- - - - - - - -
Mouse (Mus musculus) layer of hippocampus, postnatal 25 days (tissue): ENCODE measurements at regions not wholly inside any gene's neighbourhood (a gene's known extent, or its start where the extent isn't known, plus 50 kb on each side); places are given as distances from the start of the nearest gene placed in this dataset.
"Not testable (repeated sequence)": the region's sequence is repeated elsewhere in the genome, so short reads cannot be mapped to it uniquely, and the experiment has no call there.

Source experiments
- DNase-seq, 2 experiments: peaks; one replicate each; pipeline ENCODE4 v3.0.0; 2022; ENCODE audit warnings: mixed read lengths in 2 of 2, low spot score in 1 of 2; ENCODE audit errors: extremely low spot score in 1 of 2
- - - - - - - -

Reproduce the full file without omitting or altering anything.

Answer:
Mouse (Mus musculus) layer of hippocampus, postnatal 25 days (tissue): ENCODE measurements at regions not wholly inside any gene's neighbourhood (a gene's known extent, or its start where the extent isn't known, plus 50 kb on each side); places are given as distances from the start of the nearest gene placed in this dataset.
"Not testable (repeated sequence)": the region's sequence is repeated elsewhere in the genome, so short reads cannot be mapped to it uniquely, and the experiment has no call there.

Source experiments
- DNase-seq, 2 experiments: peaks; one replicate each; pipeline ENCODE4 v3.0.0; 2022; ENCODE audit warnings: mixed read lengths in 2 of 2, low spot score in 1 of 2; ENCODE audit errors: extremely low spot score in 1 of 2